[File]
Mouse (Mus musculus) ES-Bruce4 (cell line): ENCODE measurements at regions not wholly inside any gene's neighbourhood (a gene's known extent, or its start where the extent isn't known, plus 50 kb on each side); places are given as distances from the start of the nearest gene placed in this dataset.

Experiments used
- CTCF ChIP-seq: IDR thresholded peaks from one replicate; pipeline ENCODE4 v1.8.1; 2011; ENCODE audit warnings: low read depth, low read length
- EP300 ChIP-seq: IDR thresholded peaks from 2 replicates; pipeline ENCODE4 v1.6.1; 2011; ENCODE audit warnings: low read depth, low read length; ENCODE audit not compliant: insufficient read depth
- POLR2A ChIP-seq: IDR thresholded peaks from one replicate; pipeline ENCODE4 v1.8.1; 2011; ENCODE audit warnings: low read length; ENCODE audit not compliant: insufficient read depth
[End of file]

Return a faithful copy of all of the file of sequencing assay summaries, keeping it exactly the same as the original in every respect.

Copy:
Mouse (Mus musculus) ES-Bruce4 (cell line): ENCODE measurements at regions not wholly inside any gene's neighbourhood (a gene's known extent, or its start where the extent isn't known, plus 50 kb on each side); places are given as distances from the start of the nearest gene placed in this dataset.

Experiments used
- CTCF ChIP-seq: IDR thresholded peaks from one replicate; pipeline ENCODE4 v1.8.1; 2011; ENCODE audit warnings: low read depth, low read length
- EP300 ChIP-seq: IDR thresholded peaks from 2 replicates; pipeline ENCODE4 v1.6.1; 2011; ENCODE audit warnings: low read depth, low read length; ENCODE audit not compliant: insufficient read depth
- POLR2A ChIP-seq: IDR thresholded peaks from one replicate; pipeline ENCODE4 v1.8.1; 2011; ENCODE audit warnings: low read length; ENCODE audit not compliant: insufficient read depth